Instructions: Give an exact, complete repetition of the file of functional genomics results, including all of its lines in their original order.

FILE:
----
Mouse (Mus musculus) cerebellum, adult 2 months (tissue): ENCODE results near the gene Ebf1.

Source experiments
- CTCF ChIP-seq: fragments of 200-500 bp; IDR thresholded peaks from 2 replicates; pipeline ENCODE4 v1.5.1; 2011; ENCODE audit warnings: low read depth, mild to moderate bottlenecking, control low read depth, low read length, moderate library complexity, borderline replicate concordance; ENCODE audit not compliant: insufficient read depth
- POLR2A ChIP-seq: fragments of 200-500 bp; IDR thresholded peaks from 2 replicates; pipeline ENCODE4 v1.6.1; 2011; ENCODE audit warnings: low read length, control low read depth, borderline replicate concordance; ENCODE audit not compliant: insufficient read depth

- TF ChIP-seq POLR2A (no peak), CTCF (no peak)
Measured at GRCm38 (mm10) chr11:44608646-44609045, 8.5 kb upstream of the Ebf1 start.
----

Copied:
Mouse (Mus musculus) cerebellum, adult 2 months (tissue): ENCODE results near the gene Ebf1.

Source experiments
- CTCF ChIP-seq: fragments of 200-500 bp; IDR thresholded peaks from 2 replicates; pipeline ENCODE4 v1.5.1; 2011; ENCODE audit warnings: low read depth, mild to moderate bottlenecking, control low read depth, low read length, moderate library complexity, borderline replicate concordance; ENCODE audit not compliant: insufficient read depth
- POLR2A ChIP-seq: fragments of 200-500 bp; IDR thresholded peaks from 2 replicates; pipeline ENCODE4 v1.6.1; 2011; ENCODE audit warnings: low read length, control low read depth, borderline replicate concordance; ENCODE audit not compliant: insufficient read depth

- TF ChIP-seq POLR2A (no peak), CTCF (no peak)
Measured at GRCm38 (mm10) chr11:44608646-44609045, 8.5 kb upstream of the Ebf1 start.